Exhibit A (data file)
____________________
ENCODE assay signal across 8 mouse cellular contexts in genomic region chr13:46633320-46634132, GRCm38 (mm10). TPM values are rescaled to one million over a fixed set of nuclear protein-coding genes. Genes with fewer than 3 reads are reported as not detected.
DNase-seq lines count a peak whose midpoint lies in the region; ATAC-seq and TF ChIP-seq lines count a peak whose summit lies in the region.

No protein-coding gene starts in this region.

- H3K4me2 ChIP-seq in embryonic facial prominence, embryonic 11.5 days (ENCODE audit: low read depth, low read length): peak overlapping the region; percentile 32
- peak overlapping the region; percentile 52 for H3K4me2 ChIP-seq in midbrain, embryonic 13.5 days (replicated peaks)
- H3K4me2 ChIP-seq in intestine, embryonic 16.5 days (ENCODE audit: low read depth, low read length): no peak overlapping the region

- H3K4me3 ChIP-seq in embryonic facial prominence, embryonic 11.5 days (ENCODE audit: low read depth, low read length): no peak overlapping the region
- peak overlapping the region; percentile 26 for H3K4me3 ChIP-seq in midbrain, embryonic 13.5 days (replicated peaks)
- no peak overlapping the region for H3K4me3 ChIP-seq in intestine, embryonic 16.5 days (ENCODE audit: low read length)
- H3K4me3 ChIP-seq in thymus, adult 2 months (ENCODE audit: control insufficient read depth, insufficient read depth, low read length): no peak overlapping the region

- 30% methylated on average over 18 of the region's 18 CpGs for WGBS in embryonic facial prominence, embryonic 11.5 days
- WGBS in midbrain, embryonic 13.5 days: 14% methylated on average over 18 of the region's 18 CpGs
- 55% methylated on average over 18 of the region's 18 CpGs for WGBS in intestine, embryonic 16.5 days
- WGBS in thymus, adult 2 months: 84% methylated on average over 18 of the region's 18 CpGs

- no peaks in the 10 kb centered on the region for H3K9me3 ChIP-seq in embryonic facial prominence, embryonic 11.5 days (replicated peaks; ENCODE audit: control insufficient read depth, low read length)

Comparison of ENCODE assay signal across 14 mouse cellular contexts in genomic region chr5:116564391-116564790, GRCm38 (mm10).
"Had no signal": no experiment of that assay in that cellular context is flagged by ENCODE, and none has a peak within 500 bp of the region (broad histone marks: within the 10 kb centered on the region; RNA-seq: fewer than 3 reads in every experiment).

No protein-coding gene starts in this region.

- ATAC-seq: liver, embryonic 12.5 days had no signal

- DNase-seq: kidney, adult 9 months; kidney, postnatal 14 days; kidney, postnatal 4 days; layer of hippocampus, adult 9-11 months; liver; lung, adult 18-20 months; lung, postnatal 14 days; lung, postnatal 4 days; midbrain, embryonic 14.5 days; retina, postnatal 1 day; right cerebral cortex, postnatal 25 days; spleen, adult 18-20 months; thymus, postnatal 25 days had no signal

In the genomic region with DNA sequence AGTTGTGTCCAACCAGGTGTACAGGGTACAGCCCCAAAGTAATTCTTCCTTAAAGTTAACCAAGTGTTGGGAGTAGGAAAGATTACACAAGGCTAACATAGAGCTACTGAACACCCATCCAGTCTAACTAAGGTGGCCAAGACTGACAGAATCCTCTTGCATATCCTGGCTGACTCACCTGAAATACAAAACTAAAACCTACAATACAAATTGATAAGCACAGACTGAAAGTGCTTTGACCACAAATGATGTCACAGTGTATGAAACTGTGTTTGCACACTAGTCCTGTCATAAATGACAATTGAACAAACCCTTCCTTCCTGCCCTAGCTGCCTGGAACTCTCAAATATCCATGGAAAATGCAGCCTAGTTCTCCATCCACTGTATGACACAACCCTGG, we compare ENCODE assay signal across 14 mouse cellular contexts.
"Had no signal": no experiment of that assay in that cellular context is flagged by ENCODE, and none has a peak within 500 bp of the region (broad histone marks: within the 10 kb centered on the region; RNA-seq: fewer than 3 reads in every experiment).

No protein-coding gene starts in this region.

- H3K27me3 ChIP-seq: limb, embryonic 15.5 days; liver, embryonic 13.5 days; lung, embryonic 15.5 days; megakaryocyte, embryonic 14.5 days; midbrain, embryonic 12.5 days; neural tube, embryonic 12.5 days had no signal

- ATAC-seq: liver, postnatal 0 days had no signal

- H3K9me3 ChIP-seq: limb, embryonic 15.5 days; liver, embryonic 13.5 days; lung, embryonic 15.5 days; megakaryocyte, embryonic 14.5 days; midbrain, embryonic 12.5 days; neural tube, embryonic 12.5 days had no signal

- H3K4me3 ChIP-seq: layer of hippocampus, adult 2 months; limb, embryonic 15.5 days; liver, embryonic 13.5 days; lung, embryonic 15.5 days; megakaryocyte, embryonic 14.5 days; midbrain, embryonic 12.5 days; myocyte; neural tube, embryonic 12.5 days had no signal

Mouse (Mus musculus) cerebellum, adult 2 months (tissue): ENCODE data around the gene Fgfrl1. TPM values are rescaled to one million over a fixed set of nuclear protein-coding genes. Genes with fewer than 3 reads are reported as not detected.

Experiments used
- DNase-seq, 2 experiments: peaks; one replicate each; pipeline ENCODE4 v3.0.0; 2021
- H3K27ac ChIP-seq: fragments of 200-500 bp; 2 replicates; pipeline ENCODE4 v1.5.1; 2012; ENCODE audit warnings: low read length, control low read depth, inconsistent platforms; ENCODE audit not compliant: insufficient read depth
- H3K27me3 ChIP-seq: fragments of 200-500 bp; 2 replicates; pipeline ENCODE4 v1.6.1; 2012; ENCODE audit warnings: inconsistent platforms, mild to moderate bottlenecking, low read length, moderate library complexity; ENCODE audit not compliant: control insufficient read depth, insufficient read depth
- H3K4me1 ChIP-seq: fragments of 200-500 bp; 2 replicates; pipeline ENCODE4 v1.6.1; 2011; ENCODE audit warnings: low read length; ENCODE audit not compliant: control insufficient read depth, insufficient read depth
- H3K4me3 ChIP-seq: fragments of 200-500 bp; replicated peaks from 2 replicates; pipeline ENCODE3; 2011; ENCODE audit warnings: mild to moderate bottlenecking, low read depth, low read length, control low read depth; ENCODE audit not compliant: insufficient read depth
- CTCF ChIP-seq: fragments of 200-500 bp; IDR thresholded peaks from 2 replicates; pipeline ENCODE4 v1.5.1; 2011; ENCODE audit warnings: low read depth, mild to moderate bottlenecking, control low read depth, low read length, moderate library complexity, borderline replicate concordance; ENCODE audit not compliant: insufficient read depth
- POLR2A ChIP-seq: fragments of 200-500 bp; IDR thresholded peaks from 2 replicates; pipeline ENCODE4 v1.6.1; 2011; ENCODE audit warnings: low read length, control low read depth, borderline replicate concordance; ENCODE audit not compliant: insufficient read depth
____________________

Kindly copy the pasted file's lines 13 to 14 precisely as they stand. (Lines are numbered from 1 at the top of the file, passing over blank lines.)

- 55% methylated on average over 18 of the region's 18 CpGs for WGBS in intestine, embryonic 16.5 days
- WGBS in thymus, adult 2 months: 84% methylated on average over 18 of the region's 18 CpGs